crossed the US border. It took me ten years to find out why.â??

laura-poitras-whitneyClick to Open Overlay Gallery
A Whitney Museum visitor looking at a selection of Poitrasâ?? FOIAed
documents framed in a collection of light boxes. Andy Greenberg

The heavily redacted documents show that the US Army Criminal
Investigation Command requested in 2006 that the FBI investigate
Poitras as a possible â??U.S. media representative â?¦ involved with
anti-coalition forces.â?? According to the FBI file, a member of the
Oregon National Guard serving in Iraq identified Poitras and â??a local
[Iraqi] leaderâ??â??the father of the family that would become the subject
of her film. The soldier, whose name was redacted, questioned Poitras
at the time, and reported that she â??became significantly nervousâ?? and
denied filming from the roof. He later told the Army investigators
that he â??strongly believedâ??â??but without apparent evidenceâ??â??POITRAS had
prior knowledge of the ambush and had the means to report it to U.S.
Forces; however, she purposely did not report it so she could film the
attack for her documentary.â??

One page shown in the Whitney exhibit reveals that the New York field
office of the FBI was tracking Poitrasâ?? home addresses, and Poitras
believes the reference to a â??detectiveâ?? working with the FBI indicates
the New York Police Department may have also been involved. By 2007,
the documents reveal that there was a grand jury investigation
proceeding on whether to indict her for unnamed crimesâ??multiple
subpoenas sought information about her from redacted sources. (Poitras
says that the twelve pages she published in the Whitney exhibition are
only a selection of 800 documents sheâ??s received in her FOIA lawsuit,
which is ongoing.)
Being Constantly Watched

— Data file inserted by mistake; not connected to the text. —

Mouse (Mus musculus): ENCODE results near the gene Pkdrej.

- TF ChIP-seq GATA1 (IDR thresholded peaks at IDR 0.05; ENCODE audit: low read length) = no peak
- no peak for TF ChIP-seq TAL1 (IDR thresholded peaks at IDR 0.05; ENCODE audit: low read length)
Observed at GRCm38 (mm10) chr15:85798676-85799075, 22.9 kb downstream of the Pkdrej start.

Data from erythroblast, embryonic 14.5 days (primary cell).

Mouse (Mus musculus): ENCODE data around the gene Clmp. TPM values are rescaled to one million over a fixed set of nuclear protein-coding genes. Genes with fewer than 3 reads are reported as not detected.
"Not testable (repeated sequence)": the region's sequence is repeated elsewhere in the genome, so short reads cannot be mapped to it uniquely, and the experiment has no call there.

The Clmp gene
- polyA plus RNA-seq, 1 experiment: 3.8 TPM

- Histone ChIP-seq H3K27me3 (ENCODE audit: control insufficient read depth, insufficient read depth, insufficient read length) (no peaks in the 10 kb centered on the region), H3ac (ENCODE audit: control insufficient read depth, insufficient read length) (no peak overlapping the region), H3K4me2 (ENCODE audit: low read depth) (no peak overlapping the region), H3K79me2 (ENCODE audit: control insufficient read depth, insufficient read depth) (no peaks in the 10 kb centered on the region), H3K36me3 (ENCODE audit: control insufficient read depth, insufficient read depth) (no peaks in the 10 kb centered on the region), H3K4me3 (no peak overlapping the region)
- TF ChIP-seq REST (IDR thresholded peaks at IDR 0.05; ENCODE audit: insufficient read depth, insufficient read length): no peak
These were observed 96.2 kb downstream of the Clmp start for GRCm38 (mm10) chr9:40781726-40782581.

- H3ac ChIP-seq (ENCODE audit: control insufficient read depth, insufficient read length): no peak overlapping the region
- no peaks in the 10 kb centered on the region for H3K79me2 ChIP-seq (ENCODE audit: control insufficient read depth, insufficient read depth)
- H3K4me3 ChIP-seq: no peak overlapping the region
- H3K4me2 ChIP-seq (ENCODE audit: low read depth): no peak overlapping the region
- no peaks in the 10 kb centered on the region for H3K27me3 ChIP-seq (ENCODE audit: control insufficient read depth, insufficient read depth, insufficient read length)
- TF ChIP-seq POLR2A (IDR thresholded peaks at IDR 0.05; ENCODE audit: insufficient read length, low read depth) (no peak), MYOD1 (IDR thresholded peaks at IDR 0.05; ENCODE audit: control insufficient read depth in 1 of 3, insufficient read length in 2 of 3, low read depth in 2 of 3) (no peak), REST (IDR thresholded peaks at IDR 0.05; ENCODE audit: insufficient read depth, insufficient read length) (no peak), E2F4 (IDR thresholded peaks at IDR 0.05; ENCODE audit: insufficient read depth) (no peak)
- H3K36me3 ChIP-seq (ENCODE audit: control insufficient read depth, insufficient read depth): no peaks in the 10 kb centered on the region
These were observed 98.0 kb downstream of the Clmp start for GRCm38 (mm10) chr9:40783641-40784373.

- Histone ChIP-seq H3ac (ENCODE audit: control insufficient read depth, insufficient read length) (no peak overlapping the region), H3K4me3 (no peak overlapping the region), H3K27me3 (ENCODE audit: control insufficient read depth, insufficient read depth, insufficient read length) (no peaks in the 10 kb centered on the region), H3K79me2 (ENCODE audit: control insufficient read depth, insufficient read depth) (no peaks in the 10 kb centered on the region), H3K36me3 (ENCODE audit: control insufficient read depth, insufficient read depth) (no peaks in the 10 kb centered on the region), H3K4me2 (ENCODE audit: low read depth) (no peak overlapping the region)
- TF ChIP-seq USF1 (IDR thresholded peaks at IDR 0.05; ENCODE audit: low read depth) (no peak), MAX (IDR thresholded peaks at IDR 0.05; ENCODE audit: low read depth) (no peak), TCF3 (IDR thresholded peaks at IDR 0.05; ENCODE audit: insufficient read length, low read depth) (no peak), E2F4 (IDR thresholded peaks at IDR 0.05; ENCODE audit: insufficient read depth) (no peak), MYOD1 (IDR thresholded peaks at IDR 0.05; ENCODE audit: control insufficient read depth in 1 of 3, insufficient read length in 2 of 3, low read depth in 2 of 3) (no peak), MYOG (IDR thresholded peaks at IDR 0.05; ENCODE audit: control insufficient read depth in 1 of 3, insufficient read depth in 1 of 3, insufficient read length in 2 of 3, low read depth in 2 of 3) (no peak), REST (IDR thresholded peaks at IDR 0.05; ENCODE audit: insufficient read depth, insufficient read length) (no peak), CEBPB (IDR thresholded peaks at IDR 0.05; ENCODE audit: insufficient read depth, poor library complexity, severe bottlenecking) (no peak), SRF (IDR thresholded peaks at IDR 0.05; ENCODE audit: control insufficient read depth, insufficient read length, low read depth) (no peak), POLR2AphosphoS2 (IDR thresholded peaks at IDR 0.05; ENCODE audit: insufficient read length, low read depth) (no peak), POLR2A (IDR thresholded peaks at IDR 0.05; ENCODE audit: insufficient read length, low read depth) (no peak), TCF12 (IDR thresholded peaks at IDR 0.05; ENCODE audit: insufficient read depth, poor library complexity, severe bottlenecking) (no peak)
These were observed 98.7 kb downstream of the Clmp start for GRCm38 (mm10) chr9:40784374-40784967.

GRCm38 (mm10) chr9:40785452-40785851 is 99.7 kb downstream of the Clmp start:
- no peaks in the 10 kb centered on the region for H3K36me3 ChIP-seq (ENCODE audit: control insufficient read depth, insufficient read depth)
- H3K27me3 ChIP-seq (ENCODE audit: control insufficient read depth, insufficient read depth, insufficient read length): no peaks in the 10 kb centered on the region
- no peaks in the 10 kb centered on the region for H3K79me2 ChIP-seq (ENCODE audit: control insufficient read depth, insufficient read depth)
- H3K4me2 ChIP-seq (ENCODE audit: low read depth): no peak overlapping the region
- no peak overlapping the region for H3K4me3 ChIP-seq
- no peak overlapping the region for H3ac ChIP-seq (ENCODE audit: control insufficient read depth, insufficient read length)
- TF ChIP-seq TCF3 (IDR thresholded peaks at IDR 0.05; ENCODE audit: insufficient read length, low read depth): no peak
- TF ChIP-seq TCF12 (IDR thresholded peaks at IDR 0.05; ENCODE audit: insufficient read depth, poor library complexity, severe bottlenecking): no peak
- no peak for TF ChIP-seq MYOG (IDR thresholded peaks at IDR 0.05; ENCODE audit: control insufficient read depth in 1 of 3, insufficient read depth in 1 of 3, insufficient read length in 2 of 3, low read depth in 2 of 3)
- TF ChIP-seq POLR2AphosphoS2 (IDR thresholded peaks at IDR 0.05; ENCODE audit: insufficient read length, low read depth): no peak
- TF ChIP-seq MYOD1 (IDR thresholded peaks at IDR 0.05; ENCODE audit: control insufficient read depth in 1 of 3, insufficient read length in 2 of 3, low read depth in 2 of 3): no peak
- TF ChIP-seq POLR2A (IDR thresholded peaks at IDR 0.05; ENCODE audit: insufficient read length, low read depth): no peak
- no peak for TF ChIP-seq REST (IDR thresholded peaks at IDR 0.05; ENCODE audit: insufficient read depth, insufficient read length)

Private as ever, Poitras declined to detail to WIRED exactly how she
experienced that federal investigation in the years that followed. But
flash forward to late 2012, and the surveillance targeting Poitras had
transformed her into a nervous wreck. In the book, she shares a diary
she kept during her time living in Berlin, in which she describes
feeling constantly watched, entirely robbed of privacy. â??I havenâ??t
written in over a year for fear these words are not private,â?? are the
journalâ??s first words. â??That nothing in my life can be kept private.â??

She sleeps badly, plagued with nightmares about the American
government. She reads Cory Doctorowâ??s Homeland and re-reads 1984,
finding too many parallels with her own life. She notes her computer
glitching and â??going pinkâ?? during her interviews with NSA
whistleblower William Binney, and that it tells her its hard drive is
full despite seeming to have 16 gigabytes free. Eventually she moves
to a new apartment that she attempts to keep â??off the radarâ?? by
avoiding all cell phones and only accessing the Internet over the
anonymity software Tor.

When Snowden contacts her in January of 2013, Poitras has lived with
the specter of spying long enough that she initially wonders if he
might be part of a plan to entrap her or her contacts like Julian
Assange or Jacob Appelbaum, an activist and Tor developer. â??Is C4 a
trap?â?? she asks herself, using an abbreviation of Snowdenâ??s codename.
â??Will he put me in prison?â??

Even once she decides heâ??s a legitimate source, the pressure threatens
to overwhelm her. The stress becomes visceral: She writes that she
feels like sheâ??s â??underwaterâ?? and that she can hear the blood rushing
through her body. â??I am battling with my nervous system,â?? she writes.
â??It doesnâ??t let me rest or sleep. Eye twitches, clenched throat, and
now literally waiting to be raided.â??

Finally she decides to meet Snowden and to publish his top secret
leaks, despite her fears of both the risks to him and to herself. Both
the journal and the documents she obtained from the government show
how her own targeting helped to galvanize her resolve to expose the
apparatus of surveillance. â??He is prepared for the consequences of the
disclosure,â?? she writes, then admits: â??I really donâ??t want to become
the story.â??

In the end, Poitras has not only escaped the arrest or indictment she
feared, but has become a kind of privacy folk hero: Her work has
helped to noticeably shift the worldâ??s view of government spying, led
to legislation, and won both a Pulitzer and an Academy Award. But if
her ultimate fear was to â??become the story,â?? her latest revelations
show thatâ??s a fate she can no longer escapeâ??and one sheâ??s come to
accept.

Poitrasâ?? Astro Noise exhibit runs from February 5 until May 1 at the
Whitney Museum of American Art, and the accompanying book will be
published on February 23.